Through a panel discussion on Black style and its influence in the fashion industry,in the Macy’s at Hidalgo, three prominent women in the fashion world gave us their view points on where black style came from and where it’s going. As Joy Sewing–Houston Chronicle, Fashion/Beauty Editor-opened up with the first question, “What does black style mean to you?” several provoking thoughts stood out to me.
Constance White–Style Expert, author of Stylenoir & The Queens & Kings of Style- answered by sharing a few names of past and present people, “As far as prominent people, Diana Ross, Miles Davis and Diane Carol” influenced the fashion industry with their glamorous styles. “In the present, we think of Rhianna, Beyonce, ASAP Rocky and Kanye West…”
As well Beverly Johnson-Supermodel, Entrepreneur of “Think Beauty”– explained her viewpoint, “Tradition. We have traditional ways of wearing our hair, traditional styles, it’s an expression of who we are because we are proud and we look good!” as she said smiling.
After hearing these ladies speak about how influential black style was, I began to think to myself that we are a huge contribution to fashion and have a lot more to offer. As well the question of how did we become the “big influencers throughout the decade” came up too. Beverly Johnson stated that Hip-Hop has “flipped the switch” not only in the U.S. but globally too. I can agree with this statement, especially in today’s society. We have the big rap stars creating their own clothing lines, accessories and shoes such as Kanye West partnering with Nike to create the popular all red shoes, “Yezzy’s”. Constance White also brought up that black women who are wearing their natural hair, is making a huge comeback. I know in my experience (as I sport an afro) natural hair has made a huge impact on fashion. I see editorials in magazines, in which women are showcasing their lovely tresses and kinks, conventions focusing solely on natural hair, etc.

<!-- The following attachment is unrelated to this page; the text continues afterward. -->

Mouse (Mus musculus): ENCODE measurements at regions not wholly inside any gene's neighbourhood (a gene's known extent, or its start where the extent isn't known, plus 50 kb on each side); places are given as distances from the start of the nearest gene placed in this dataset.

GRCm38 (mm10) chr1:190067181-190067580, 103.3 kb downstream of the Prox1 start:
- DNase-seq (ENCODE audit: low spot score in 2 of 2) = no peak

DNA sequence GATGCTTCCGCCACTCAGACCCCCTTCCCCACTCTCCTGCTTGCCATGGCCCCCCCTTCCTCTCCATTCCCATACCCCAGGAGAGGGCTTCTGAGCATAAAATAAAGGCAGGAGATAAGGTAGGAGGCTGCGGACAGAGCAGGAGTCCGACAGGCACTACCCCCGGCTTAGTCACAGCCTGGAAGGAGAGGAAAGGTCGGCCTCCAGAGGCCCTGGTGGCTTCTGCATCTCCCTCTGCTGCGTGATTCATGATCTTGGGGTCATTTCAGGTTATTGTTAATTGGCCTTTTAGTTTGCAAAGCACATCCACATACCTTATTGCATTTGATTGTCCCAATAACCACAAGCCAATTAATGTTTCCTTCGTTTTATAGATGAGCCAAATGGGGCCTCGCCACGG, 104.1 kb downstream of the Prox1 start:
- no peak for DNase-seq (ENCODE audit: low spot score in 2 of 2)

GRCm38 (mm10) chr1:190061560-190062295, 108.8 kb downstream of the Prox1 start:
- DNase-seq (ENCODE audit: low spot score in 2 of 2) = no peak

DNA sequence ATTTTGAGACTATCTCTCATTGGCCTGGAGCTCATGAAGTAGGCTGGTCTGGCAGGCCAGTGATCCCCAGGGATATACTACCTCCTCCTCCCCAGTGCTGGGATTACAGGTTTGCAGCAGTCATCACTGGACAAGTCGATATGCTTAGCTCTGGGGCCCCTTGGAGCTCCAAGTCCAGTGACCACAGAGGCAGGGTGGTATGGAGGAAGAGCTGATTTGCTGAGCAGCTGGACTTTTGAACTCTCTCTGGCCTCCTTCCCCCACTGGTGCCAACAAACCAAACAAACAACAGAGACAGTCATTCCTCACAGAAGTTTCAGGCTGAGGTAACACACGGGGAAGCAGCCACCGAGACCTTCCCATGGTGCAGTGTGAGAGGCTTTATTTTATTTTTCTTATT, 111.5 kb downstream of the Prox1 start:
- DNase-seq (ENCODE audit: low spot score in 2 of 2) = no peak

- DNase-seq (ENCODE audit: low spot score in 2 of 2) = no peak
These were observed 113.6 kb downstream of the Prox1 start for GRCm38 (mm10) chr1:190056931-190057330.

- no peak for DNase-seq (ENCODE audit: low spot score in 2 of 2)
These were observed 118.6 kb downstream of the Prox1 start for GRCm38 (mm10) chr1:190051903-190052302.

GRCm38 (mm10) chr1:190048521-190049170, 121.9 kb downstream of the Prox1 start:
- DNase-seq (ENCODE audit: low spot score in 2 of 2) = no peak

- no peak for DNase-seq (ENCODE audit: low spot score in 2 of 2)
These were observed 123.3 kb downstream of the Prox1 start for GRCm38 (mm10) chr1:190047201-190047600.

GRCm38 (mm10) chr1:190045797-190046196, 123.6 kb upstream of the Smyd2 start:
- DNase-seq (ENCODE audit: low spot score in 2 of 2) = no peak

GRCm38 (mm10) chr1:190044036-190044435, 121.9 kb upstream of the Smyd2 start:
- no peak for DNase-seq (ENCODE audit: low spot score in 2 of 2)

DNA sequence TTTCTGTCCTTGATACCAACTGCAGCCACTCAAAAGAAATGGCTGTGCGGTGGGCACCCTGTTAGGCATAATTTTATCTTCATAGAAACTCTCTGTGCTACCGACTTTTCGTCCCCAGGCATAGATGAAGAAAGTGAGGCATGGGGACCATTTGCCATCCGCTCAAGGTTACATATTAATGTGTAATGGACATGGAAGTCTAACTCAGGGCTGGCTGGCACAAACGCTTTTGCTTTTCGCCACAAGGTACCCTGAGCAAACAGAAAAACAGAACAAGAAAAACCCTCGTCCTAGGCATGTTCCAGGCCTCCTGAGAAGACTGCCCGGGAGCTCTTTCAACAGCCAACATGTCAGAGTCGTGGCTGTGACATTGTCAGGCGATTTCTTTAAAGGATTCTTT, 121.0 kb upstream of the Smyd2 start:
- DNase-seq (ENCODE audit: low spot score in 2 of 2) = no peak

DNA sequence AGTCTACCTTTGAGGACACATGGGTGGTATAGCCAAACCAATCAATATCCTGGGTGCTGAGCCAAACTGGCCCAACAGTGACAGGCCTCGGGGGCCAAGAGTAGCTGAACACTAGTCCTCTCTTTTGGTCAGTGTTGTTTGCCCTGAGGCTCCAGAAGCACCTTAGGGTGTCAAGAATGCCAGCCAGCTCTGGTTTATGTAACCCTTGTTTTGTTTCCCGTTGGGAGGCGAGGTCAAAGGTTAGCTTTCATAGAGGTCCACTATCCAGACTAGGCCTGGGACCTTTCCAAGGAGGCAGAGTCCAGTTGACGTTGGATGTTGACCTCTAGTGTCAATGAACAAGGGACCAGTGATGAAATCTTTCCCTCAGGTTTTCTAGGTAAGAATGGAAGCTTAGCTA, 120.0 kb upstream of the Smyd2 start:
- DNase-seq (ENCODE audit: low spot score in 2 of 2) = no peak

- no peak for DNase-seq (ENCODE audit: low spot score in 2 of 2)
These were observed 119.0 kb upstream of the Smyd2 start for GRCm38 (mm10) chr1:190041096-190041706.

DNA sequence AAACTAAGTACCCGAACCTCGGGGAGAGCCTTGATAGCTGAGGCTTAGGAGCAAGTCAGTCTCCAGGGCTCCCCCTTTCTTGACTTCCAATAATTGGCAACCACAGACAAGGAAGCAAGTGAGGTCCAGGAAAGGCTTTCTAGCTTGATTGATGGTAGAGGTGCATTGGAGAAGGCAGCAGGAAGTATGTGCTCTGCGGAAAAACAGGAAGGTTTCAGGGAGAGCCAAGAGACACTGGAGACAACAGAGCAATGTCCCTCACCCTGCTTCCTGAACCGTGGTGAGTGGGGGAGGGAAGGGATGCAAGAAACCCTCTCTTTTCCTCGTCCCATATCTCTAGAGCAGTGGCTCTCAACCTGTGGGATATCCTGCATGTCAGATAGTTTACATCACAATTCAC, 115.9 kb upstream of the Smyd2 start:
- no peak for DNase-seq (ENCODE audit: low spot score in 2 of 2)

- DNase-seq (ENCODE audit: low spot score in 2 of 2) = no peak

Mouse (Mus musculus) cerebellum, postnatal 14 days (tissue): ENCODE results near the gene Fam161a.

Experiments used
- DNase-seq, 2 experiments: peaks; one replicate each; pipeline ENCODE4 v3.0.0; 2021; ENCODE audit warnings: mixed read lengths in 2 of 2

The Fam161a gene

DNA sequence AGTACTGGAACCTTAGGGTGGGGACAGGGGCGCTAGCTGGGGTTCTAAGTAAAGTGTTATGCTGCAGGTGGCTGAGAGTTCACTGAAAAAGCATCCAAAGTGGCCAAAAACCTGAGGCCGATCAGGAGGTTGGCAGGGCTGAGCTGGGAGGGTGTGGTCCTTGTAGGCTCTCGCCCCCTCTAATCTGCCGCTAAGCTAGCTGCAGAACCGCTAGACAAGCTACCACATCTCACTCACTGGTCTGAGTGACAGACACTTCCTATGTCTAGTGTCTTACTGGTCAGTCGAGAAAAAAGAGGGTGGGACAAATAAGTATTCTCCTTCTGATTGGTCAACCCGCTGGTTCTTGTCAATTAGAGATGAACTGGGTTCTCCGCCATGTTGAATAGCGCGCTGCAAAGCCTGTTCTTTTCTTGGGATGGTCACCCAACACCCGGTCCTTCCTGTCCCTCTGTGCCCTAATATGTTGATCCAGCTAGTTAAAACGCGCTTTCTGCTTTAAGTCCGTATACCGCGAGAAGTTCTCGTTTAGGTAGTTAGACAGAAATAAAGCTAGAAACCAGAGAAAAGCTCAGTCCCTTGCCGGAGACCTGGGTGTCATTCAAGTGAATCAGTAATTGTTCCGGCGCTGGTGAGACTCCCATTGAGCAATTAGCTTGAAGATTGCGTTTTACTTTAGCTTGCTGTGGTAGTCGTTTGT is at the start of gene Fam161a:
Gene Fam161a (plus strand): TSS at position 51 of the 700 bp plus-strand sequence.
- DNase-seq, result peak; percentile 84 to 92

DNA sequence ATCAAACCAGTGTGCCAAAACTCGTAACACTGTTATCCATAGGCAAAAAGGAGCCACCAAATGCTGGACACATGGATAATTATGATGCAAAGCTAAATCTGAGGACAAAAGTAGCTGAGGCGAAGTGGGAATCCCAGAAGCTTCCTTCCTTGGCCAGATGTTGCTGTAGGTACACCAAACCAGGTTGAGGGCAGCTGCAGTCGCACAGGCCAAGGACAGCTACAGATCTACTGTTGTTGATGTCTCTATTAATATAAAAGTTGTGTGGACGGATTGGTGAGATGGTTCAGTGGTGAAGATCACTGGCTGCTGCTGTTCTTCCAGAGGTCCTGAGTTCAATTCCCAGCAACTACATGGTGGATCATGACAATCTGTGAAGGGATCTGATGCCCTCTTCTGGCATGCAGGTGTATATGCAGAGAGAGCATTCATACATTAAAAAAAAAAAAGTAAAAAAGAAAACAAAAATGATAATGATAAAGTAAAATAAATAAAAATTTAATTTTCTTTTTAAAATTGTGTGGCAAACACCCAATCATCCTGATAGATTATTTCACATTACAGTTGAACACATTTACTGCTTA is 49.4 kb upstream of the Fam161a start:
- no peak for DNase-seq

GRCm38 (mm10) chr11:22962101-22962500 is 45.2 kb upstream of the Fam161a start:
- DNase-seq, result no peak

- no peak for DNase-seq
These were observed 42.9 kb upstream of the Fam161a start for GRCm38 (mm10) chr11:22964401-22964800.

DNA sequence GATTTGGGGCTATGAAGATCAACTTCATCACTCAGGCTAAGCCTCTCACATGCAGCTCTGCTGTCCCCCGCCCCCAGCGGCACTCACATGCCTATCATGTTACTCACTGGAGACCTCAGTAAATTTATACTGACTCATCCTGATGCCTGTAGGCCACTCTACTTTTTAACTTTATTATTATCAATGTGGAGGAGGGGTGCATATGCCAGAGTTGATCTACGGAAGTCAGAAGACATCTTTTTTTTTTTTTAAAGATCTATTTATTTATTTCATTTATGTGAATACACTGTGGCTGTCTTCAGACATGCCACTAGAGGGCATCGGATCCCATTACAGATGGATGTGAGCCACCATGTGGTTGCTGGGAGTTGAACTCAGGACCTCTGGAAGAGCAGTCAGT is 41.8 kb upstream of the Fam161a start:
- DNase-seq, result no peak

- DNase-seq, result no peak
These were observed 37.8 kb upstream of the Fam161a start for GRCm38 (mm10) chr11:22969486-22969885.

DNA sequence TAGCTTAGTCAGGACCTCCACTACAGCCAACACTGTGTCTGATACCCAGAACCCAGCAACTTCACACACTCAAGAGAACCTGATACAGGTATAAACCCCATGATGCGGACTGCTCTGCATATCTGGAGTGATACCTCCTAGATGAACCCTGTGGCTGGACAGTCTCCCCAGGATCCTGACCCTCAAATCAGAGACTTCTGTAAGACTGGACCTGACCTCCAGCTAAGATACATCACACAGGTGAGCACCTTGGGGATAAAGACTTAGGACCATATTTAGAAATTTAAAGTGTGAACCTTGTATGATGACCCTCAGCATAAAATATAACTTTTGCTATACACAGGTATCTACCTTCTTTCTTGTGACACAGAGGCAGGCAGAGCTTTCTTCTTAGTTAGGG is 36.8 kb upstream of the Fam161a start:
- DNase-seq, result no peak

With other trends that we have started, along with Hip-Hop, were sneakers, denim and even finger waves. I honestly haven’t seen finger waves since the 90s, but I’m interested to see how they appear in today’s fashion world.
The last thought that truly had me thinking, was how they discussed that African-Americans aren’t as active today in fighting for what we want when it comes to having respect in this competitive industry. Beverly Johnson brought up that in the 70s there were more black models and designers than today, and not having that same influx of models and designers was alarming. We don’t have enough representation because we aren’t doing anything about it, which is true. If we as culture are not being respected, situations such as “The Black Woman Chair” , or “Blackface” will keep happening; we will not get back to those days of having full representation and being respected. Beverly Johnson brought up that “There has to be constant conversation in these rooms where all this is happening,” I felt as if this was call to arms, in which African-Americans need to be in every aspect of the creative development process. Situations like these are an insult to the context of our history.
Ending on a good note, the panel discussion was an amazing, motivating experience. I learned that black style has deep-rooted values in dignity, tradition, and pride. As well, my activist side was ignited and I want to be a part of the progression and preservation of black style, it’s my duty, my responsibility.
Until next time lovelies!